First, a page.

Necrotizing Enterocolitis Directory
Necrotizing enterocolitis is an infection and inflammation of the intestine that is seen within the first two weeks to three months after birth, most commonly in babies born prematurely. The disease may occur when the immune and digestive systems are not properly formed. Symptoms may include a swollen, shiny belly, bloody stools, fast heartbeat, and vomiting. Treatment includes intravenous feeding in a hospital neonatal intensive care unit, antibiotics, and possibly surgery to remove damaged parts of the intestine. Follow the links below to find WebMD's comprehensive coverage about necrotizing enterocolitis, why it develops, how it is diagnosed and treated, and much more.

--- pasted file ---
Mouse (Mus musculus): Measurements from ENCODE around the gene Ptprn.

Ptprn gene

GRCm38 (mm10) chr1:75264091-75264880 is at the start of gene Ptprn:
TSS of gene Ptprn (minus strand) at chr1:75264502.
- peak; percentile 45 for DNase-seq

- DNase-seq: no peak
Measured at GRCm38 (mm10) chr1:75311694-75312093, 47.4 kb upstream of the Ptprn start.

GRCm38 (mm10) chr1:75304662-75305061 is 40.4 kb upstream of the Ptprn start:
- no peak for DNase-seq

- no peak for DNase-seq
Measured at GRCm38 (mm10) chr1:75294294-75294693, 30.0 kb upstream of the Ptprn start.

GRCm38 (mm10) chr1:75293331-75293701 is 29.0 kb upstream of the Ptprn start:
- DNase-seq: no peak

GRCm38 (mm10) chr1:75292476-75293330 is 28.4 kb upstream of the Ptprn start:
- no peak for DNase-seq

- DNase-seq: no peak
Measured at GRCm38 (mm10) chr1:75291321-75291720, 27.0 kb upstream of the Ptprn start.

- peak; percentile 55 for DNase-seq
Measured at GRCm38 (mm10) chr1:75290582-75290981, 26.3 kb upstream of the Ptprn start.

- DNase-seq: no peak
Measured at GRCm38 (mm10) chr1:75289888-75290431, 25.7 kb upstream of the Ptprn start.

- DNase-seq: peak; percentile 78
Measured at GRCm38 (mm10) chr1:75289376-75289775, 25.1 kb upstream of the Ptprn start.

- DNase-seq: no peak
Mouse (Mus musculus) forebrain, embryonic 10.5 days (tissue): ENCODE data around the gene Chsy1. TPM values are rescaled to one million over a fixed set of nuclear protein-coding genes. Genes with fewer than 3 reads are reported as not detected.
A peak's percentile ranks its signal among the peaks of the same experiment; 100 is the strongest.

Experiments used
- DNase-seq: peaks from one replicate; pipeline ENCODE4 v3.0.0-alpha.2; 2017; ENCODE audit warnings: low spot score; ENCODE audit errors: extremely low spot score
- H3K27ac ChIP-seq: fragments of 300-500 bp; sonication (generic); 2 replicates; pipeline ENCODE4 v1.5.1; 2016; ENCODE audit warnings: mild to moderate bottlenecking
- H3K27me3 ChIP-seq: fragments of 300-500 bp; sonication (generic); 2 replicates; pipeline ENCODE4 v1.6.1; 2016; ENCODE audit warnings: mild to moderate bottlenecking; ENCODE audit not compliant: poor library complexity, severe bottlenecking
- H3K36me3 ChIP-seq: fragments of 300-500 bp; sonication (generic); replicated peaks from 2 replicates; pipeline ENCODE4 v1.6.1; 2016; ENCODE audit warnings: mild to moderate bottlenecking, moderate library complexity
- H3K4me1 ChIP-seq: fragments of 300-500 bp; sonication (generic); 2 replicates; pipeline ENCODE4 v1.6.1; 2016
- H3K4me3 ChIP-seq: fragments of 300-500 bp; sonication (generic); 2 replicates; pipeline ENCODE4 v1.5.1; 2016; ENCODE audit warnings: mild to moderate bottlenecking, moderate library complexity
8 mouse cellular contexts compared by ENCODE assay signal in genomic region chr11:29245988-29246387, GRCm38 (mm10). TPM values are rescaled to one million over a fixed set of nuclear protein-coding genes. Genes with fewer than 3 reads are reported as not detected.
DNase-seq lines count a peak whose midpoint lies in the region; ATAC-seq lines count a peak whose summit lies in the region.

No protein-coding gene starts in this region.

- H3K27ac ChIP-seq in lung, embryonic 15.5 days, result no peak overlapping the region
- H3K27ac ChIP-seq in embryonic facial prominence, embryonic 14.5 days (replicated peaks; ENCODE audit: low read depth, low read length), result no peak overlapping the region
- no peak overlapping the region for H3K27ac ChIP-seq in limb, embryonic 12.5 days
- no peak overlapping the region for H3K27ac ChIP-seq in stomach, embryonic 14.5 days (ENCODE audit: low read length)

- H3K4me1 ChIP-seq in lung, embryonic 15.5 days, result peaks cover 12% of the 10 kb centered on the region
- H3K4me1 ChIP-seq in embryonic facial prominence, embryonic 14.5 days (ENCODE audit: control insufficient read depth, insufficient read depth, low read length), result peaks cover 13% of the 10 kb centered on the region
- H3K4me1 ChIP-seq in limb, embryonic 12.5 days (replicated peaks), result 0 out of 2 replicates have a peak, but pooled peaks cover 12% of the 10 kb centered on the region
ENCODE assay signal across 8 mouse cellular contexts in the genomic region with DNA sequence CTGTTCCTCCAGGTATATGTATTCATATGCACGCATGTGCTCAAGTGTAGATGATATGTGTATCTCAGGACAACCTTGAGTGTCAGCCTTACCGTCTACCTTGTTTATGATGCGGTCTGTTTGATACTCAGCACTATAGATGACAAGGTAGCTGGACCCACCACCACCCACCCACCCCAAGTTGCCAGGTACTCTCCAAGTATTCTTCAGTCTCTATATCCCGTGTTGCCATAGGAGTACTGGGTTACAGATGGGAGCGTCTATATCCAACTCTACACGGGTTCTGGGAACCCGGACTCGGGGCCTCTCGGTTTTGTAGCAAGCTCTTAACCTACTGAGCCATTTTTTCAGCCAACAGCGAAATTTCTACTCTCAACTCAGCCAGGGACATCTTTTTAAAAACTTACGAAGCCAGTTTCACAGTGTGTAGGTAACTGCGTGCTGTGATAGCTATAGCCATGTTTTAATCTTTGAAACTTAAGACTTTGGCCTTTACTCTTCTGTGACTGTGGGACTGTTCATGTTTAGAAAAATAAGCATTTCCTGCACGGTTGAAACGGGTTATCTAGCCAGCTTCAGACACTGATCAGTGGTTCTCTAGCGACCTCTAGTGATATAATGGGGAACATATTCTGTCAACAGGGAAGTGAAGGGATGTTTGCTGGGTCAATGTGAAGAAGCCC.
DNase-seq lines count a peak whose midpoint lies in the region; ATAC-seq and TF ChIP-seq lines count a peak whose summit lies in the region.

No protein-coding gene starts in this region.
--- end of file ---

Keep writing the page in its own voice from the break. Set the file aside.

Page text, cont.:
Premature Infant-Topic Overview
What is prematurity?A full - term pregnancy lasts about 40 weeks. An infant born at 38 weeks is fully developed and called a full - term infant. An infant born between 22 and 37 completed weeks of pregnancy is called a premature infant, or "preemie." In the United States, about 1 out of 10 births is premature.1Why is prematurity a problem? Most infants born close to 37 weeks' gestation (completed
An abdominal X-ray provides a picture of structures and organs in the abdomen, such as the large and small intestines, stomach, liver, spleen, and diaphragm, the muscle that separates the chest cavity and the abdominal cavity.
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